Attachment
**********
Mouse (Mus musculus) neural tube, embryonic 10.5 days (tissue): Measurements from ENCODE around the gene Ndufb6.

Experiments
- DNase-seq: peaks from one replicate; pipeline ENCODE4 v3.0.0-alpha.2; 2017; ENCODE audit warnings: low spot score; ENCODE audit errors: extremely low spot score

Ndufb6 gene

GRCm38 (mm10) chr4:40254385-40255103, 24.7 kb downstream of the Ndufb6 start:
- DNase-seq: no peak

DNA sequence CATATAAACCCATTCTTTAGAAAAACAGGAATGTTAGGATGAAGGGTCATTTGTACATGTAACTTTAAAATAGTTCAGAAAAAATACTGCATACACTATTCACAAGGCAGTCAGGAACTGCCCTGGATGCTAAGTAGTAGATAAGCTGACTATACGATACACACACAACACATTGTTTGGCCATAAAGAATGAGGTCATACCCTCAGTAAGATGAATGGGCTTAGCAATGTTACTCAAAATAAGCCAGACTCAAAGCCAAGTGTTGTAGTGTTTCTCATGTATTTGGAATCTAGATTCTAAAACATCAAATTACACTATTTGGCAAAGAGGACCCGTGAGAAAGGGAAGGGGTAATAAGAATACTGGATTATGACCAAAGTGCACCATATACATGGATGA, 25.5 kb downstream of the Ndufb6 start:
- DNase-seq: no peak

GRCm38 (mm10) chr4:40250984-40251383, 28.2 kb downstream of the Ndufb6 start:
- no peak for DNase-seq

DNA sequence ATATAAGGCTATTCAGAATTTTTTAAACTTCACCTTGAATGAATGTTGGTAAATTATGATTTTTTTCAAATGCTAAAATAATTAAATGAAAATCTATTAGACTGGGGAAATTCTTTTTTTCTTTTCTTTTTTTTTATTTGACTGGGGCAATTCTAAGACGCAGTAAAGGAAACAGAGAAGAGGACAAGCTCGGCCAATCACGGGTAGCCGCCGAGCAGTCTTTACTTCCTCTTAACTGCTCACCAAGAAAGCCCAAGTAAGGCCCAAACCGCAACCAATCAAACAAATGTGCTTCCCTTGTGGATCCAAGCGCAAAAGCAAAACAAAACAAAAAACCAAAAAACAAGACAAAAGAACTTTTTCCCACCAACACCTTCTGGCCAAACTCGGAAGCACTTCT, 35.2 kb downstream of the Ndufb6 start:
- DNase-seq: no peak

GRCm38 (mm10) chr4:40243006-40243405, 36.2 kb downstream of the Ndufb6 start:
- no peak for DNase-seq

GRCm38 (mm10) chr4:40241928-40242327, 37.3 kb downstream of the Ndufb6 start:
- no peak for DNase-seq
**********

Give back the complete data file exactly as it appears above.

Mouse (Mus musculus) neural tube, embryonic 10.5 days (tissue): Measurements from ENCODE around the gene Ndufb6.

Experiments
- DNase-seq: peaks from one replicate; pipeline ENCODE4 v3.0.0-alpha.2; 2017; ENCODE audit warnings: low spot score; ENCODE audit errors: extremely low spot score

Ndufb6 gene

GRCm38 (mm10) chr4:40254385-40255103, 24.7 kb downstream of the Ndufb6 start:
- DNase-seq: no peak

DNA sequence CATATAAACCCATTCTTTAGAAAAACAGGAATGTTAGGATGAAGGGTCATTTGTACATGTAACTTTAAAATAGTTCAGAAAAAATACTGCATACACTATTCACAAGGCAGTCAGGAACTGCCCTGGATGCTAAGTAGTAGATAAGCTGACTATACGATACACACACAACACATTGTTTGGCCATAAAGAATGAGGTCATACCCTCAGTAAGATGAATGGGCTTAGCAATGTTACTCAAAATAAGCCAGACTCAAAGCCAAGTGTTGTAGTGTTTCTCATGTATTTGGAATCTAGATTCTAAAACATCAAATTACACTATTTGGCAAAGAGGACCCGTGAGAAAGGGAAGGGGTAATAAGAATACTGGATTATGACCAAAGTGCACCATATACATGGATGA, 25.5 kb downstream of the Ndufb6 start:
- DNase-seq: no peak

GRCm38 (mm10) chr4:40250984-40251383, 28.2 kb downstream of the Ndufb6 start:
- no peak for DNase-seq

DNA sequence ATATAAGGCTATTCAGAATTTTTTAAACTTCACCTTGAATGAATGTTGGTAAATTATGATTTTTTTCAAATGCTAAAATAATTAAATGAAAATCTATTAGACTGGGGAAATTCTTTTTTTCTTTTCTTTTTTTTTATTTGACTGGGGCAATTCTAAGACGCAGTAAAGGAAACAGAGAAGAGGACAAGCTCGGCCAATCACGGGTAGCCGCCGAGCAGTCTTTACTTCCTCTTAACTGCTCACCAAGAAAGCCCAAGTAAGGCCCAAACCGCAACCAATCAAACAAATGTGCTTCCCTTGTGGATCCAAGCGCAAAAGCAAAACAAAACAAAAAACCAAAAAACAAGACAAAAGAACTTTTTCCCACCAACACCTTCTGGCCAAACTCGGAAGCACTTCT, 35.2 kb downstream of the Ndufb6 start:
- DNase-seq: no peak

GRCm38 (mm10) chr4:40243006-40243405, 36.2 kb downstream of the Ndufb6 start:
- no peak for DNase-seq

GRCm38 (mm10) chr4:40241928-40242327, 37.3 kb downstream of the Ndufb6 start:
- no peak for DNase-seq